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Logo of nihpaAbout Author manuscriptsSubmit a manuscriptNIH Public Access; Author Manuscript; Accepted for publication in peer reviewed journal;
Nature. Author manuscript; available in PMC Sep 24, 2011.
Published in final edited form as:
PMCID: PMC3109908
NIHMSID: NIHMS256870

Comprehensive analysis of the chromatin landscape in Drosophila

Summary

Chromatin is composed of DNA and a variety of modified histones and non-histone proteins, which impact cell differentiation, gene regulation and other key cellular processes. We present a genome-wide chromatin landscape for Drosophila melanogaster based on 18 histone modifications, summarized by 9 prevalent combinatorial patterns. Integrative analysis with other data (non-histone chromatin proteins, DNaseI hypersensitivity, GRO-seq reads produced by engaged polymerase, short/long RNA products) reveals discrete characteristics of chromosomes, genes, regulatory elements, and other functional domains. We find that active genes display distinct chromatin signatures that are correlated with disparate gene lengths, exon patterns, regulatory functions, and genomic contexts. We also demonstrate a diversity of signatures among Polycomb targets that include a subset with paused polymerase. This systematic profiling and integrative analysis of chromatin signatures provides insights into how genomic elements are regulated, and will serve as a resource for future experimental investigations of genome structure and function.

The model organism Encyclopedia of DNA Elements (modENCODE) project is generating a comprehensive map of chromatin components, transcription factors, transcripts, small RNAs, and origins of replication in D. melanogaster and C. elegans1,2. Drosophila has been used as a model system for over a century to study chromosome structure and function, gene regulation, development, and evolution. The availability of high-quality euchromatic and heterochromatic sequence assemblies3-5, extensive annotation of functional elements6, and a vast repertoire of experimental manipulations enhance the value of epigenomic studies in Drosophila.

Genome-wide profiling of chromatin components provides a rich annotation of the potential functions of the underlying DNA sequences. Previous work has identified patterns of post-translational histone modifications and non-histone proteins associated with specific elements (e.g. transcription start sites, enhancers), as well as delineating the transcriptional status of genes and large domains7,8. Here, we present a comprehensive picture of the chromatin landscape in a model eukaryotic genome. We define combinatorial chromatin ‘states’ at different levels of organization, from individual regulatory units to the chromosome level, and relate individual states to genome functions.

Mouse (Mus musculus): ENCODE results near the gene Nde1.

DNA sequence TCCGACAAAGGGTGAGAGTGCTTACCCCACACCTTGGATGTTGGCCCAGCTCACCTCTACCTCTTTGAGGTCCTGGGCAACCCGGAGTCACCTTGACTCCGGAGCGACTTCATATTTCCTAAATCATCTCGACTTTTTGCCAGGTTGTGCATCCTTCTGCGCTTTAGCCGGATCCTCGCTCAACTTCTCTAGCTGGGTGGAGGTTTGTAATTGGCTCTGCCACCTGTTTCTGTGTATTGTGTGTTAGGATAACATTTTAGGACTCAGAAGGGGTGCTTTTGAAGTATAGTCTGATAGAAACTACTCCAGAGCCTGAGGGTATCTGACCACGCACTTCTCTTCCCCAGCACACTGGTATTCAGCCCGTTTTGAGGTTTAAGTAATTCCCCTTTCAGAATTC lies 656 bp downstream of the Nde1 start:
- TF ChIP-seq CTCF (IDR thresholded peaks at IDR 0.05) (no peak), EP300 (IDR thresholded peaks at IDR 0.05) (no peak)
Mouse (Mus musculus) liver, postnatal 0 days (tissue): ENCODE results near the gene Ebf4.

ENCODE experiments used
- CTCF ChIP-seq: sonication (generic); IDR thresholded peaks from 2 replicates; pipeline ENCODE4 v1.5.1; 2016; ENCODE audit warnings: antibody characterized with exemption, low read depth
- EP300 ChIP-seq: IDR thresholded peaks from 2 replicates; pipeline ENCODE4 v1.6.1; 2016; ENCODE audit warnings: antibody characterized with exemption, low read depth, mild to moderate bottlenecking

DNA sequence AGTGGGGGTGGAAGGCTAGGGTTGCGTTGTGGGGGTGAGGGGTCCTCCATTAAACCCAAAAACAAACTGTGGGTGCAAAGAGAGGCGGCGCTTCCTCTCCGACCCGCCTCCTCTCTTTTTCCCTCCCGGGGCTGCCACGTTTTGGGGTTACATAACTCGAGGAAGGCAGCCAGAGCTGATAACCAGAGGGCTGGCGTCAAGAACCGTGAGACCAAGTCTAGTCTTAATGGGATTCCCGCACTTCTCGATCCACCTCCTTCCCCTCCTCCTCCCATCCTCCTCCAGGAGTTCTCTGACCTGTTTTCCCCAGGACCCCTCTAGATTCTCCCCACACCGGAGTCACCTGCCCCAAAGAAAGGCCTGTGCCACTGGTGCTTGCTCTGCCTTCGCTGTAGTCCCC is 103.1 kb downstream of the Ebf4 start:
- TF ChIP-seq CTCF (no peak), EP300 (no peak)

Combinatorial chromatin states

We performed chromatin immunoprecipitation (ChIP)-array analysis for numerous histone modifications and chromosomal proteins (Supp. Table 1), using antibodies tested for specificity and cross-reactivity9 (Supp. Figure 1). Here, we describe analyses of cell lines S2-DRSC (S2) and ML-DmBG3-c2 (BG3), derived from late male embryonic tissues (stages 16-17) and the central nervous system of male third instar larvae, respectively (see http://www.modencode.org for data from other cell lines and animal stages). Analysis reveals groups of correlated features, including those associated with heterochromatic regions10, Polycomb-mediated repression11, and active transcription12 (Supp. Figure 2), similar to those observed in other organisms13,14. This suggests that specific histone modifications work together to achieve distinct chromatin “states”.

We utilized a machine-learning approach to identify the prevalent combinatorial patterns of 18 histone modifications, capturing the overall complexity of chromatin profiles observed in S2 and BG3 genomes with 9 combinatorial states (Figure 1a, Methods). The model associates each genomic location with a particular state, generating a chromatin-centric annotation of the genome (Figure 1b). We examined each state for enrichment in non-histone proteins (Figure 1a, Supp. Figure 3) and gene elements, as well as distribution across the karyotype (Figure 1b, Supp. Figure 4) and finer-scale levels (Figure 1c-e).

Figure 1
Chromatin annotation of the Drosophila melanogaster genome

Most distinct chromatin states are associated with transcriptionally active genes. Active promoter and transcription start site (TSS)-proximal regions are identified by state 1 (Figure 1; red), marked by prominent enrichment in H3K4me3/me2 and H3K9ac. The transcriptional elongation signature associated with H3K36me3 enrichment is captured by state 2 (purple), found preferentially over exonic regions of transcribed genes. State 3 (brown), typically found within intronic regions, is distinguished by high enrichment in H3K27ac, H3K4me1, and H3K18ac. A related chromatin signature is captured by state 4 (coral), distinguished by enrichment of H3K36me1, but notably lacking H3K27ac. The number of genes associated with each chromatin state and the distribution of states within genes are shown in Supp. Figure 5.